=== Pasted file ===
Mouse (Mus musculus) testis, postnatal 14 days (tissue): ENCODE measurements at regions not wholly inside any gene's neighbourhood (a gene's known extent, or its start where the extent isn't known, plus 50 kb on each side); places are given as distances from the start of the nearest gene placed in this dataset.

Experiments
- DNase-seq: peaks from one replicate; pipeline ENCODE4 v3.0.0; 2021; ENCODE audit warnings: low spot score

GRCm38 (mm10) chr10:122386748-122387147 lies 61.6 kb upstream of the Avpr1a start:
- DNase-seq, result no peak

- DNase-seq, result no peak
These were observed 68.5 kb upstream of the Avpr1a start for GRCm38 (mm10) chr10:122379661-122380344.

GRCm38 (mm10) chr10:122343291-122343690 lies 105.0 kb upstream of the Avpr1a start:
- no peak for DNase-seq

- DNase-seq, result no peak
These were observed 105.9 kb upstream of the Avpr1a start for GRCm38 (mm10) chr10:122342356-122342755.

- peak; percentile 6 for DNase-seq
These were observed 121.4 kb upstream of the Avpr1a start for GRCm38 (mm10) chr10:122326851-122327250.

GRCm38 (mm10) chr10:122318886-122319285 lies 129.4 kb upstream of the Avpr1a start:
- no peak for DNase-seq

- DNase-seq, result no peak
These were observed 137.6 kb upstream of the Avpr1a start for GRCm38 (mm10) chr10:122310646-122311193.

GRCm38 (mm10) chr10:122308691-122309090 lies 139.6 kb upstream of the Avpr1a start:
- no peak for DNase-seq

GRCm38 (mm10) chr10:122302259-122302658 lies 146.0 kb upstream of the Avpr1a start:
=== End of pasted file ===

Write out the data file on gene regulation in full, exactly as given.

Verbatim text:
Mouse (Mus musculus) testis, postnatal 14 days (tissue): ENCODE measurements at regions not wholly inside any gene's neighbourhood (a gene's known extent, or its start where the extent isn't known, plus 50 kb on each side); places are given as distances from the start of the nearest gene placed in this dataset.

Experiments
- DNase-seq: peaks from one replicate; pipeline ENCODE4 v3.0.0; 2021; ENCODE audit warnings: low spot score

GRCm38 (mm10) chr10:122386748-122387147 lies 61.6 kb upstream of the Avpr1a start:
- DNase-seq, result no peak

- DNase-seq, result no peak
These were observed 68.5 kb upstream of the Avpr1a start for GRCm38 (mm10) chr10:122379661-122380344.

GRCm38 (mm10) chr10:122343291-122343690 lies 105.0 kb upstream of the Avpr1a start:
- no peak for DNase-seq

- DNase-seq, result no peak
These were observed 105.9 kb upstream of the Avpr1a start for GRCm38 (mm10) chr10:122342356-122342755.

- peak; percentile 6 for DNase-seq
These were observed 121.4 kb upstream of the Avpr1a start for GRCm38 (mm10) chr10:122326851-122327250.

GRCm38 (mm10) chr10:122318886-122319285 lies 129.4 kb upstream of the Avpr1a start:
- no peak for DNase-seq

- DNase-seq, result no peak
These were observed 137.6 kb upstream of the Avpr1a start for GRCm38 (mm10) chr10:122310646-122311193.

GRCm38 (mm10) chr10:122308691-122309090 lies 139.6 kb upstream of the Avpr1a start:
- no peak for DNase-seq

GRCm38 (mm10) chr10:122302259-122302658 lies 146.0 kb upstream of the Avpr1a start: